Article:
The Commonweath period ended after the death of Oliver Cromwell as Lord Protector in 1658 and the brief stint of his son, Richard Cromwell, in the same position which lasted until May 12, 1659. There followed a period of virtual anrachy as the great ship of state was left without a captain. In steps George Monck, 1st Duke of Albemarle, General of the Army in Scotland. Fearing the country would fall further into disarray he marched his army south into London and forced the Rump Parliament to reinstate the Long Parliament which had the monarchist members ejected during Pride’s Purge toward the end of the Civil War. This new pro-Monarchist Parliament restored Charles II to his throne in May of 1660.
Charles II was now the rightful King of England and Scotland having been legally called to the throne by Parliamanet. At the time of his restoration Charles was 30 years old, unmarried and his brothers, Prince James, Duke of York and Prince Henry, Duke of Gloucester were the male hiers to the throne. Prince Henry did not live long with his brother as king, he died, unmarried, from smallpox in September of 1660 at the age of 20. This left his bother, the Duke of York, as hier to the throne. One of the responsibilities of kingship is to provide for the succession. Although Charles had a string of mistresses and many natural children he needed to find a wife. His choice of bride was the Catholic Princess, Catherine of Braganza, the daughter of King João IV of Portugal and Luisa de Guzmán. The queen was not popular in England due to her belonging to the Catholic faith. It is difficult to say whether this was a love match or not. Chalres always dealt with his wife with kindness and consideration but it did not stop him from bringing a consistent flow of mistresses to his bed.
One of the sad aspects of the marriage between Charles and Catherine is that the union did not produce any legitimate hiers. Catherine became pregnant and miscarried three times during the course of her marriage. By the late 1670s many people began to fear that the Duke of York would succeed his brother. The problem with this is that at this time James, Duke of York had openly converted to Catholicism and as a Protestant Nation there were many that did not want another Catholic King sitting on the throne. One of the positive apsect of the possible accession of James as King of England and the Scots was the fact that he had two Protestant duaghters who could succeed him, Princesses Mary and Anne. In 1677 Princess Mary of York married the Protestant Prince Willem III of Orange who was also her first cousin, being the son of Princess Mary, The Princess Royal, sister to both Charles II and the Duke of York. At the time of their marriage Willem was fourth in line to the English and Scottish thrones.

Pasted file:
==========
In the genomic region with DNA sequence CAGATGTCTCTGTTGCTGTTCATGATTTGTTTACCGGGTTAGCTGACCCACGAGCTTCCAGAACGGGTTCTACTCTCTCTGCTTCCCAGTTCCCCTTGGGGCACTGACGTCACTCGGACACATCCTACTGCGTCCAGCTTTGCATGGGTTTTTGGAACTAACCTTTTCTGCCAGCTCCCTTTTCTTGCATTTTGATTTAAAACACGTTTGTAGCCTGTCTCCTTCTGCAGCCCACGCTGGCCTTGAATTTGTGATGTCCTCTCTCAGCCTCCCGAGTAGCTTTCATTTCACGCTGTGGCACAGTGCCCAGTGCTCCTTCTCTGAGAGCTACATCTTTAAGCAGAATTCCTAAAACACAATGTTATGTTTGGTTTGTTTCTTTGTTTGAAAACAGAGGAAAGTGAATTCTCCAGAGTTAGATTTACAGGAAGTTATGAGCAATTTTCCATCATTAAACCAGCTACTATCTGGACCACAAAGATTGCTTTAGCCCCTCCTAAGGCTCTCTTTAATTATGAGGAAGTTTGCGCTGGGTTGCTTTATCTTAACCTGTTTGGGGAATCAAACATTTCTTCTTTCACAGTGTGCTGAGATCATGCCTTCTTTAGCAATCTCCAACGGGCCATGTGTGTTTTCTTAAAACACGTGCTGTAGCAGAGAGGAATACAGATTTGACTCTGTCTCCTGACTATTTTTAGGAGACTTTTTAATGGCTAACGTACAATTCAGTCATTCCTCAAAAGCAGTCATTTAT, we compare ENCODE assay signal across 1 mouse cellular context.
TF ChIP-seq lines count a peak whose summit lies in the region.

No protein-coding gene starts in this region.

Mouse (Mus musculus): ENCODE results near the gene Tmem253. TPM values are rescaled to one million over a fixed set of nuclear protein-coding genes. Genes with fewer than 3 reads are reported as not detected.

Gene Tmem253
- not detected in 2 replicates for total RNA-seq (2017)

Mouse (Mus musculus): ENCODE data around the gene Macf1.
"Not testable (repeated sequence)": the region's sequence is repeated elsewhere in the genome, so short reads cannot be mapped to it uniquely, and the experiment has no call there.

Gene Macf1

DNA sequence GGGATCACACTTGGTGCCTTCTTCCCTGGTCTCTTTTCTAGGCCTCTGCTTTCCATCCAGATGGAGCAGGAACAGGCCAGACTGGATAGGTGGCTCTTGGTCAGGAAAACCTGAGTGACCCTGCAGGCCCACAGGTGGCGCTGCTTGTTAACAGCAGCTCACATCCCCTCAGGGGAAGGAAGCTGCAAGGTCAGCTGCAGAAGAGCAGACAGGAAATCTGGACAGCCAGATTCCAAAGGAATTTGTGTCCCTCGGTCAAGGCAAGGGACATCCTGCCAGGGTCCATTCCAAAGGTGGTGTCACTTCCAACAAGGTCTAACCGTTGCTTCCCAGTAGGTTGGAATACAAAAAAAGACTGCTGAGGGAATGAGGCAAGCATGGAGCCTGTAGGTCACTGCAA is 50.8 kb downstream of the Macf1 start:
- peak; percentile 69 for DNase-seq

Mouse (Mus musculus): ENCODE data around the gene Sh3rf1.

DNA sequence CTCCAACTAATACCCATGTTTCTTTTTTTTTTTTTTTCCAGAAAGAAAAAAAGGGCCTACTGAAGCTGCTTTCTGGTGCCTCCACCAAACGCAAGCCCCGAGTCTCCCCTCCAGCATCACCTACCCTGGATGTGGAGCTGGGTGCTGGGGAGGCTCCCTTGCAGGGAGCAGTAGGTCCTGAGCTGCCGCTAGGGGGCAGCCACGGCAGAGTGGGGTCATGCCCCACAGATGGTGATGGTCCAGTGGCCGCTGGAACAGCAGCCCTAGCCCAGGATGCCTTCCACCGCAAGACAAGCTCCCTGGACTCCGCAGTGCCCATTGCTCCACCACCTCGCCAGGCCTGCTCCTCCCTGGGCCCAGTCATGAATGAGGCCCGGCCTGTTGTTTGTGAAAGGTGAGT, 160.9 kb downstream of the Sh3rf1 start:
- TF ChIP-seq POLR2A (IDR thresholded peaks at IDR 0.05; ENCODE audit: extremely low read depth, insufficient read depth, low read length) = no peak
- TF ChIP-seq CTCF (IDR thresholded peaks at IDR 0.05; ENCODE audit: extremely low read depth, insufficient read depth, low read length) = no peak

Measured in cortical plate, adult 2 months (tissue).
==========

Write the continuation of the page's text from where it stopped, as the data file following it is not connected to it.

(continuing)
There was such anti-Catholic feeling in the air at this time when a rumor was started by a defrocked Anglican clergyman, Titus Oates, that a “Popish Plot” to assassinate Charles II and to put the Duke of York on the throne, it eventually lead to a bill being propposed in Parilament to exclude the Duke of York from the Succession. There were some members of Parliament that wanted to replace the Duke of York with James Scott, The 1st Duke of Monmouth and eldest illigitimate son of Charles II and his mistress Lucy Walter. In 1679, with the Exclusion Bill one the verge of passing into law, Charles had Parliament dissolved four times that year. During the 1680s the popularity of the Exclusion Bill fadded and when Charles II died he was legally and lawfully succeeded by his brother who became James II-VII, King of England and King of Scots.
There was a brief attempt to usurp the the throne from James when his nephew, James Scott, The 1st Duke of Monmouth tried to depose his uncle. Feeling that his Protestantism would outweigh his illegitimacy the Mounmouth Rebellion tried to depose King James II-VII. The rebellion failed and despite please for mercy from the Duke of Monmouth to his uncle, the Duke was executed July 1685, on Tower Hill. Reports range from anywhere from 5-8 blows to sever his head.